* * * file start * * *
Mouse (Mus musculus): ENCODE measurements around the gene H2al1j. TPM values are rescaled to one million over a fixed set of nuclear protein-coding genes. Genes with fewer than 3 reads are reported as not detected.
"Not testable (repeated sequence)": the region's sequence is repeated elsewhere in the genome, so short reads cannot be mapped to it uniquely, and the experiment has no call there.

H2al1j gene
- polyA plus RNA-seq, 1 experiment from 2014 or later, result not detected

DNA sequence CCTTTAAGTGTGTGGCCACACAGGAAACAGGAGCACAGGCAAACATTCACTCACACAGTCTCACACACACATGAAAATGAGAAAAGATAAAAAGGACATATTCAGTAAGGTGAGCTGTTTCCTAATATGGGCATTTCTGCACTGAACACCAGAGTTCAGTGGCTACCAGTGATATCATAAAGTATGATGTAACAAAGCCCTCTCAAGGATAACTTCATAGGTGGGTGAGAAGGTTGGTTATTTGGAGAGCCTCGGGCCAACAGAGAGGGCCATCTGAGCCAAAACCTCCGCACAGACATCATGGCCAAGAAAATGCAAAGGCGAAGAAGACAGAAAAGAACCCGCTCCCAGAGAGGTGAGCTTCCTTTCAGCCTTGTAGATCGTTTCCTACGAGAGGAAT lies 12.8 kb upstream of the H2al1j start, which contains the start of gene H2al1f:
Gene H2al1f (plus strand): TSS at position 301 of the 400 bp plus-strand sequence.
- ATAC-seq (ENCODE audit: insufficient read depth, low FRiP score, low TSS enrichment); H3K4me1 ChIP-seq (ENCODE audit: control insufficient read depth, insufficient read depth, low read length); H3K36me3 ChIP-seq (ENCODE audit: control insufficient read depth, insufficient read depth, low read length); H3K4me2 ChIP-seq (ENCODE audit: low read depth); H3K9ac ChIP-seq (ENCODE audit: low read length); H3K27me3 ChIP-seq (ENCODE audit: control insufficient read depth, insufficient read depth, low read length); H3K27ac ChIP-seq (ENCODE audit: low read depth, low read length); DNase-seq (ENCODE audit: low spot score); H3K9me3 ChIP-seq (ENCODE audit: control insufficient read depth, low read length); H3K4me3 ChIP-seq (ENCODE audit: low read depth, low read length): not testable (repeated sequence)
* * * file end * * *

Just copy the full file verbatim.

Mouse (Mus musculus): ENCODE measurements around the gene H2al1j. TPM values are rescaled to one million over a fixed set of nuclear protein-coding genes. Genes with fewer than 3 reads are reported as not detected.
"Not testable (repeated sequence)": the region's sequence is repeated elsewhere in the genome, so short reads cannot be mapped to it uniquely, and the experiment has no call there.

H2al1j gene
- polyA plus RNA-seq, 1 experiment from 2014 or later, result not detected

DNA sequence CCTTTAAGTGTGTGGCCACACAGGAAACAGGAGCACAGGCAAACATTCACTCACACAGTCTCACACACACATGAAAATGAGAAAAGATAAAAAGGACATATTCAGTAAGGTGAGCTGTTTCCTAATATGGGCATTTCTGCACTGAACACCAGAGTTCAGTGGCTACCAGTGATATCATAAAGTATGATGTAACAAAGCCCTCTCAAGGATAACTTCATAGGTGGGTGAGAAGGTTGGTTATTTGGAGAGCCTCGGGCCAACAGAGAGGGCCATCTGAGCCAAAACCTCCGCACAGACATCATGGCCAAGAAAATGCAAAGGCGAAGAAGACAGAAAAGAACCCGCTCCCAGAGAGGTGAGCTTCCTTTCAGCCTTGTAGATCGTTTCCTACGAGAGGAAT lies 12.8 kb upstream of the H2al1j start, which contains the start of gene H2al1f:
Gene H2al1f (plus strand): TSS at position 301 of the 400 bp plus-strand sequence.
- ATAC-seq (ENCODE audit: insufficient read depth, low FRiP score, low TSS enrichment); H3K4me1 ChIP-seq (ENCODE audit: control insufficient read depth, insufficient read depth, low read length); H3K36me3 ChIP-seq (ENCODE audit: control insufficient read depth, insufficient read depth, low read length); H3K4me2 ChIP-seq (ENCODE audit: low read depth); H3K9ac ChIP-seq (ENCODE audit: low read length); H3K27me3 ChIP-seq (ENCODE audit: control insufficient read depth, insufficient read depth, low read length); H3K27ac ChIP-seq (ENCODE audit: low read depth, low read length); DNase-seq (ENCODE audit: low spot score); H3K9me3 ChIP-seq (ENCODE audit: control insufficient read depth, low read length); H3K4me3 ChIP-seq (ENCODE audit: low read depth, low read length): not testable (repeated sequence)